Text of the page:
Sunday, December 21, 2014
Clemson Recruiting Closes Strong
CLEMSON, S.C. (AP) -- Clemson got a last-minute boost Wednesday in defensive back Mackensie Alexander and offensive lineman Tyrone Crowder Jr. on Wednesday to bolster what had been a fading class of recruits.
Alexander was rated the fourth overall best college prospect by ESPN and was the highest rated player to sign with the Tigers since defensive end Da'Quan Bowers, the No. 1 overall prospect that year, joined Clemson in 2008.
Alexander, of Immokalee, Fla., was part of a late signing-day charge by Clemson and coach Dabo Swinney that also included Crowder and defensive backs Adrian Baker and Ryan Carter, the Grayson High School player and talked up last summer by his teammate — and this year's No. 1 player — in defensive end Robert Nkemdiche.
Nkemdiche was a Clemson commitment back in July when he said he'd also like the Tigers to sign Carter — and began a debate about how far a school should go to land one of the nation's best players. Turns out, Clemson liked what it saw from Carter and gladly brought him in, Swinney said.
The Tigers weren't so fortunate with some of their other high-profile commitments. Nkemdiche eventually decommitted and signed with Ole Miss. Top defensive line prospects Elijah Daniel, also committed to the Tigers, backed off too and signed with Auburn. Wide receiver Demarcus Robinson pledged to Clemson, but he also changed his mind and enrolled with Florida.
“We had a few spots open, a little bit of attrition,” he said.
Swinney is excited about who the Tigers added, particularly on defense. They literally crisscrossed the United States to offset the loss of Nkemdiche and Daniel along the defensive line with Ebenezer Ogundeko from Brooklyn, N.Y. and Scott Pagano from Honolulu, Hawaii.
Along with Alexander and Carter, Clemson added defensive backs Adrian Baker, Marcus Edmond and Jayron Kearse, the nephew of former Gators All-American linebacker Jevon Kearse.
Swinney wasn't worried about the players who didn't pick the Tigers, only those who did.
“That mentality is like waking up at Chirstmas and getting a lot of nice presents and going, ‘Oh, this is all I got?’” he said.
Swinney said what the Tigers got was a top-15 group of players to add to an 11-2 squad from this past season. “They could've gone away from Southern Cal to Florida and anywhere in between,” Swinney said. “These kids had offers, but they chose Clemson.”
Still, recruiting coordinator and receivers coach Jeff Scott couldn't help but think about how close the Tigers came to getting the biggest prize of all in Nkemdiche, who chose to join his brother with the Rebels.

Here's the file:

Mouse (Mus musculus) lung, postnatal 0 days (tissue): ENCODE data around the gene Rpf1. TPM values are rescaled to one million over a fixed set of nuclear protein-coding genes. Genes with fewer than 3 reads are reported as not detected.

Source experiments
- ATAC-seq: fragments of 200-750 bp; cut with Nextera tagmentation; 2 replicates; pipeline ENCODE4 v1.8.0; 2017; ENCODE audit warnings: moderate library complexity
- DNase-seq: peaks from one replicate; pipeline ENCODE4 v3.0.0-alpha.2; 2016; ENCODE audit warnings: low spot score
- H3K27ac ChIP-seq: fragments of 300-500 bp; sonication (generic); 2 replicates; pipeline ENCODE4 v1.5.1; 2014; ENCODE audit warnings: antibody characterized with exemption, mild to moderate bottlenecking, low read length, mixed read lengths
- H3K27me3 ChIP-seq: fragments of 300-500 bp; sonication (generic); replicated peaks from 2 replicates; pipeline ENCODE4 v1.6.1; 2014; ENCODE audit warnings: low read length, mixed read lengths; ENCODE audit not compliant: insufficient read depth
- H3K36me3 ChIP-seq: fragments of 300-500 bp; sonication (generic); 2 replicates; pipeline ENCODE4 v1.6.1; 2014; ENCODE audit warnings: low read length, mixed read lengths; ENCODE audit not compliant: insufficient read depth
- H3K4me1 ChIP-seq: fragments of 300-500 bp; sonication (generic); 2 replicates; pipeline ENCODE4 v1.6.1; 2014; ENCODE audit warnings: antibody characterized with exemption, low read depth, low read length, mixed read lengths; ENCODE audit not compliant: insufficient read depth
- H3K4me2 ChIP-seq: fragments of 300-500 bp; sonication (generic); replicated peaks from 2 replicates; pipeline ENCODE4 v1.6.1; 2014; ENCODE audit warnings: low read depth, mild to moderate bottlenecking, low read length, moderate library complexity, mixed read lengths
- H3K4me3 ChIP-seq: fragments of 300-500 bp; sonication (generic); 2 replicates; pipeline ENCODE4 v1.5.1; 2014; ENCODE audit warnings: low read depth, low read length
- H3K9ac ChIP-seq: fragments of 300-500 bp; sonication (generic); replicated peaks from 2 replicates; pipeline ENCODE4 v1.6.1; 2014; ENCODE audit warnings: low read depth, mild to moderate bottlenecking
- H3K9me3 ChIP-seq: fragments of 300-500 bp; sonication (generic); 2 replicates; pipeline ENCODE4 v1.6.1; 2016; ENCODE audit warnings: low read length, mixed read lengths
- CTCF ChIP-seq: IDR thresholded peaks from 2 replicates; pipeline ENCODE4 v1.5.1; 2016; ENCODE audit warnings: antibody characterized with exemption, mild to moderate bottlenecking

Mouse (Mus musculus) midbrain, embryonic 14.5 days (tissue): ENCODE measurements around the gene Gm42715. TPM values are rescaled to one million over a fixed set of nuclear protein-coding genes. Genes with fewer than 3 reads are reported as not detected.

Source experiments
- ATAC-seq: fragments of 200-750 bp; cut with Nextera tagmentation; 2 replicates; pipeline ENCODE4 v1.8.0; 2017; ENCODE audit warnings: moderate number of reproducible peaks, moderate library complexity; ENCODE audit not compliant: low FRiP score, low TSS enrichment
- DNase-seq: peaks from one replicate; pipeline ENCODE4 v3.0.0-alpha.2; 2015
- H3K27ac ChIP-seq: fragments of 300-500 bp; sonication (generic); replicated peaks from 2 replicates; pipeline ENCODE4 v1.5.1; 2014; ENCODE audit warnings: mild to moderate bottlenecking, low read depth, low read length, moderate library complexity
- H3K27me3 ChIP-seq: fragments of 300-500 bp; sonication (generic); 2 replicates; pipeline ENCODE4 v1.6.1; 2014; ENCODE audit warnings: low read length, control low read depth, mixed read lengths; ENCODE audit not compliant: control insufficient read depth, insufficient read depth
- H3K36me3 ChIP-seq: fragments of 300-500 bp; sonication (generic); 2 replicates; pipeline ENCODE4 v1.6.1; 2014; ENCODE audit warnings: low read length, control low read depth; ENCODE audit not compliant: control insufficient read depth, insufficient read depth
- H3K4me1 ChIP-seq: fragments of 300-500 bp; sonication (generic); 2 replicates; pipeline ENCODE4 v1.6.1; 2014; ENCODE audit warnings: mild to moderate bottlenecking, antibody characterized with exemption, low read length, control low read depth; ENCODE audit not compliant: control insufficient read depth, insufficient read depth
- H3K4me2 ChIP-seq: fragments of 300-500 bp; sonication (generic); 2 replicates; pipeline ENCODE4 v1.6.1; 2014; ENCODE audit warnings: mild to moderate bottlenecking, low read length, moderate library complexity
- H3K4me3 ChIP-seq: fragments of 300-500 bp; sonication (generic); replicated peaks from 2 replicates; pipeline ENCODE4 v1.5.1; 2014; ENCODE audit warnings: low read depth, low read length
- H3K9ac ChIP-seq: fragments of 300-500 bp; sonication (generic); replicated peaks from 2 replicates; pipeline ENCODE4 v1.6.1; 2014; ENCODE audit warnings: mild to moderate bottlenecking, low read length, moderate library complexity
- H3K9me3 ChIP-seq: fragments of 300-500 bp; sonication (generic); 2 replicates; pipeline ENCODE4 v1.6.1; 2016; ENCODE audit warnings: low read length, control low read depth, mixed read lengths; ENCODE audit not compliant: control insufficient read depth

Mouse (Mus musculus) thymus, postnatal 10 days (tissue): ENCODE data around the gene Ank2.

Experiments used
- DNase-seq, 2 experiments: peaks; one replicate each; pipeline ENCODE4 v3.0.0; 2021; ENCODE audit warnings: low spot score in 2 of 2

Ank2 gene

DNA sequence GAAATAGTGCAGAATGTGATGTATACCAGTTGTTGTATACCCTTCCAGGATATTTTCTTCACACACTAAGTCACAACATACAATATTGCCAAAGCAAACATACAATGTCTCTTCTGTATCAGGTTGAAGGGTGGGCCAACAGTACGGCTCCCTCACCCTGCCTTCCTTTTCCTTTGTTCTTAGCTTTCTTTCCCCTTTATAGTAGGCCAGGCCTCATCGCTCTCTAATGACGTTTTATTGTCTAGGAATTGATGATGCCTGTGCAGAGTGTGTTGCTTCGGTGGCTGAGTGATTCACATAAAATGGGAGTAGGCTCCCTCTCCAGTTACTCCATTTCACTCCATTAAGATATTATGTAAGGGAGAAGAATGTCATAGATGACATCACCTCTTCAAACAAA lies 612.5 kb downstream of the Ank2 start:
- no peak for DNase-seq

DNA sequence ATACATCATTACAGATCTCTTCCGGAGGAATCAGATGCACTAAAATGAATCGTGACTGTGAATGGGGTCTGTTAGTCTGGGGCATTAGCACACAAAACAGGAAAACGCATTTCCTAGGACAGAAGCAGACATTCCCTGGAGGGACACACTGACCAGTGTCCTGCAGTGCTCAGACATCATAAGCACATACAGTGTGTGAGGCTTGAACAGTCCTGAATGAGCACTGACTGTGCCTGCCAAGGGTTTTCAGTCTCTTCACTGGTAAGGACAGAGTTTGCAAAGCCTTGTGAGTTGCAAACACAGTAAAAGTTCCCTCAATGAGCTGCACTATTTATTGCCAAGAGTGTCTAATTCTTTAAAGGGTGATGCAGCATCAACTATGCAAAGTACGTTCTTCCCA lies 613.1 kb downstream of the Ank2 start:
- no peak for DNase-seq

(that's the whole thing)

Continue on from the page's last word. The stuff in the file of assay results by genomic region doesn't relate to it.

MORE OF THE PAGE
Nkemdiche's mother, Beverly, is a politician in Nigeria who was not pleased with son Robert's pick of Clemson last year. The Tiger coaches were not able to make any inroads and Scott said they'd never accept a player whose family was not behind them joining the Tigers.
Scott, though, says Clemson will keep on pitching the game's best. “I always like fishing in the pond with the chance to get the big fish,” he said.
ESPN recruiting analyst Tom Luginbill said Clemson made some large splashes with its pledges last year from Nkemdiche, Robinson and Daniel. But the trick is to keep them in the fold. “It's a very long process,” Luginbill said. “The chum is always in the water and the sharks are always circling.”
Alexander, at 5-foot-11, had four interceptions, two forced fumbles and a fumble recovery as his Immokalee High team reached its championship game. Crowder, of Richmond Senior High in Rockingham, N.C., is 6-2 and 325 pounds. He played in two all-star games following his senior season and Swinney expects he'll be a foundation of Clemson's line for several seasons.
Swinney said Clemson was able to rebound well from the commitments that didn't stick, evidenced by the quality players they signed. Expect that to continue, he said.
“We've raised the bar and that's a good thing. We're going to continue to do that,” he said. “We're beyond the point where people should be surprised when Clemson signs a good player or a good class.”
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